Author(s): Konig S, Bguet A, Bader CR, Bernheim L, Konig S, Bguet A, Bader CR, Bernheim L
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Abstract In human myoblasts triggered to differentiate, a hyperpolarization, resulting from K+ channel (Kir2.1) activation, allows the generation of an intracellular Ca2+ signal. This signal induces an increase in expression/activity of two key transcription factors of the differentiation process, myogenin and MEF2. Blocking hyperpolarization inhibits myoblast differentiation. The link between hyperpolarization-induced Ca2+ signals and the four main regulatory pathways involved in myoblast differentiation was the object of this study. Of the calcineurin, p38-MAPK, PI3K and CaMK pathways, only the calcineurin pathway was inhibited when Kir2.1-linked hyperpolarization was blocked. The CaMK pathway, although Ca2+ dependent, is unaffected by changes in membrane potential or block of Kir2.1 channels. Concerning the p38-MAPK and PI3K pathways, their activity is present already in proliferating myoblasts and they are unaffected by hyperpolarization or Kir2.1 channel block. We conclude that the Kir2.1-induced hyperpolarization triggers human myoblast differentiation via the activation of the calcineurin pathway, which, in turn, induces expression/activity of myogenin and MEF2.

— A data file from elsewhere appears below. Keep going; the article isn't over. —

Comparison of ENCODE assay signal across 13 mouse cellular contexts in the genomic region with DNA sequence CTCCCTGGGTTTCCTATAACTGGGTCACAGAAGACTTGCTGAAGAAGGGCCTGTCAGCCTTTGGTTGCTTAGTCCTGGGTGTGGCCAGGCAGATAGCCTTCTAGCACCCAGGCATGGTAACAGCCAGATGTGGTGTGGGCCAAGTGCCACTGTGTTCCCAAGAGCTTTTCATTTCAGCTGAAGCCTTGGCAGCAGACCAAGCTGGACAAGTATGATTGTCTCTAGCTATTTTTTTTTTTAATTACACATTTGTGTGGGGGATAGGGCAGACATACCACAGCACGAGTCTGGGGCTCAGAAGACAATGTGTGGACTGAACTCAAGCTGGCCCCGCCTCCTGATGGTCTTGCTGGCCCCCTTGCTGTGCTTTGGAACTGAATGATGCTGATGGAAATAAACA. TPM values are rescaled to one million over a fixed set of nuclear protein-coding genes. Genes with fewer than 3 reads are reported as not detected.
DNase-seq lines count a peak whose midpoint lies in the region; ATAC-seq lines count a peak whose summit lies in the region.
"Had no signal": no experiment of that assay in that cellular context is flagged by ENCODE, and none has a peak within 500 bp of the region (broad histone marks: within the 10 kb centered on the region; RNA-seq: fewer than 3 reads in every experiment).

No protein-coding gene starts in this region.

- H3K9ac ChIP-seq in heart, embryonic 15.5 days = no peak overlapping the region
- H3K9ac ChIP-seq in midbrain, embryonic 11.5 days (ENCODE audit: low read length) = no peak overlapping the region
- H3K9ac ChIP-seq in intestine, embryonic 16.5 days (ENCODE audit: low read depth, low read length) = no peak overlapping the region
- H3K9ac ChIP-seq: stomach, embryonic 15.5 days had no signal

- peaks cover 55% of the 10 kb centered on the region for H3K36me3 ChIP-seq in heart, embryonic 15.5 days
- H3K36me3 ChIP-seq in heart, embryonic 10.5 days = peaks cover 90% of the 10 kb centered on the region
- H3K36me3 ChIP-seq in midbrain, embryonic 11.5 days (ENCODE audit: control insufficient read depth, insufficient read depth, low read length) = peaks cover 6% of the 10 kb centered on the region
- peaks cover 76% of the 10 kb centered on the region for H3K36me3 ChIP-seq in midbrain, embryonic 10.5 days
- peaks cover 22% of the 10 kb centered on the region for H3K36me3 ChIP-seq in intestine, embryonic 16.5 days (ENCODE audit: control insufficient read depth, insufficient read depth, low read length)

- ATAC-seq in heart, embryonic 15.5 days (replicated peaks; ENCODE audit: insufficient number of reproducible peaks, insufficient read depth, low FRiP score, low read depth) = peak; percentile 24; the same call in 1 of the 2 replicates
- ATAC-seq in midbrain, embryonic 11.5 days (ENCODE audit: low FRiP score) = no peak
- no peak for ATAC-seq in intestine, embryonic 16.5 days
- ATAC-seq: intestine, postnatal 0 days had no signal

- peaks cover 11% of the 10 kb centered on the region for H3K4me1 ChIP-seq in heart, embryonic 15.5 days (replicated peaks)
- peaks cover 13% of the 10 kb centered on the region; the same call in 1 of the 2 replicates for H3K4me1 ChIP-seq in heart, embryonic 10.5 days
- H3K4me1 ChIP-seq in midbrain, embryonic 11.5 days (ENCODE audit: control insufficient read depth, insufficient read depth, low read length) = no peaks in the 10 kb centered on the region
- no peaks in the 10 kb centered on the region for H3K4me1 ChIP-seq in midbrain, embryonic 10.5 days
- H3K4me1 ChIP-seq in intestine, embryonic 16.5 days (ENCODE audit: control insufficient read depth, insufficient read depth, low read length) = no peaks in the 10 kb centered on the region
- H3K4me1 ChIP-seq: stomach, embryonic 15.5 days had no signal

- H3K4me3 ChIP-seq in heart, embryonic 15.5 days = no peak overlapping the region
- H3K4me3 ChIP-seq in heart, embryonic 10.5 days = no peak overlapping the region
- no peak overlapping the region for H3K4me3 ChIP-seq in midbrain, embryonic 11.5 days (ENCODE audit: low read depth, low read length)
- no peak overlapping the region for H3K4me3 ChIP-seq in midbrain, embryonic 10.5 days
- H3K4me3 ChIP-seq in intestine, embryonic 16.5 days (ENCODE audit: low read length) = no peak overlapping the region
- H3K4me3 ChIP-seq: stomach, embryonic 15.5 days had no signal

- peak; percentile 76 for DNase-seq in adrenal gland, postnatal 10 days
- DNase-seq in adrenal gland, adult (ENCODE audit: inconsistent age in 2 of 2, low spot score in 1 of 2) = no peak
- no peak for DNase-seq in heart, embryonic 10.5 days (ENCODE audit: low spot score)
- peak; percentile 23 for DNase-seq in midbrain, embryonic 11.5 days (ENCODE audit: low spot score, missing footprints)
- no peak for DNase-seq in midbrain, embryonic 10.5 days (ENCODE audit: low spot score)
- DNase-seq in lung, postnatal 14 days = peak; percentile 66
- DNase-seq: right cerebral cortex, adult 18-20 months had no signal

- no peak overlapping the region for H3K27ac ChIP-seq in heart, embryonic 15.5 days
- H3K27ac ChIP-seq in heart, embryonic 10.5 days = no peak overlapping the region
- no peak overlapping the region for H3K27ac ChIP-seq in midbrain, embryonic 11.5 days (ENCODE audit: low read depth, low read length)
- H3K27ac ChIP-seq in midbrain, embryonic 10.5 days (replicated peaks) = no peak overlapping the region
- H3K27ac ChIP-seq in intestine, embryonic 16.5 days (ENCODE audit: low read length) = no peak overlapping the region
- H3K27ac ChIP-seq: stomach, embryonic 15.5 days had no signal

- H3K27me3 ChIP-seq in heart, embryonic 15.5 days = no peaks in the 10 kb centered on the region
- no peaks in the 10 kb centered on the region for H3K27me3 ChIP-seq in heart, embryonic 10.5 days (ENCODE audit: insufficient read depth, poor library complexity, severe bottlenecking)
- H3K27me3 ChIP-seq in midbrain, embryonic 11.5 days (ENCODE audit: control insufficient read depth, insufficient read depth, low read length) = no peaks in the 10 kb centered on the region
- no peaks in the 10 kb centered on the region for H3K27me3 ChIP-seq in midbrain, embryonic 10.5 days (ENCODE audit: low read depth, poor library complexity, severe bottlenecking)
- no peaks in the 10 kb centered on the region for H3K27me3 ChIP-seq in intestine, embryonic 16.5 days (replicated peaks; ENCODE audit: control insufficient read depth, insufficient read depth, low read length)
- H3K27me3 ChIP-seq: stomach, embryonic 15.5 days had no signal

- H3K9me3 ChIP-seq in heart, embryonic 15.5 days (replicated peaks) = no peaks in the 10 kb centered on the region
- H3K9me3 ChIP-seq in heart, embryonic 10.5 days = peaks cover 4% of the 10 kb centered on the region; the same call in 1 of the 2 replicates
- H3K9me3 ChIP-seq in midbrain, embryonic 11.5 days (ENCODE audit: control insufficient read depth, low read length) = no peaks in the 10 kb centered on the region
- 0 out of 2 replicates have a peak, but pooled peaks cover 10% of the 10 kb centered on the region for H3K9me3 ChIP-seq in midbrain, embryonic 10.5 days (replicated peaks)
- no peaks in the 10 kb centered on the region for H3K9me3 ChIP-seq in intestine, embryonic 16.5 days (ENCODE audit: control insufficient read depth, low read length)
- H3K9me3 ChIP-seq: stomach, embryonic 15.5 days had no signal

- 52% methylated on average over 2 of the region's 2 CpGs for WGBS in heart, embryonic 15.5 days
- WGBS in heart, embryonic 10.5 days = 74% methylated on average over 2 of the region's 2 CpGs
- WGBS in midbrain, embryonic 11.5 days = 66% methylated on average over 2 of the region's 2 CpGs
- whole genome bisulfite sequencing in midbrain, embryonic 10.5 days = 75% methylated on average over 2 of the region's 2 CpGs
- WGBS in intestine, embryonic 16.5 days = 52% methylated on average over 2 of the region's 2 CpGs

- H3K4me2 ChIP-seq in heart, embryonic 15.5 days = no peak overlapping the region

This article was published in Development
and referenced in Biological Systems: Open Access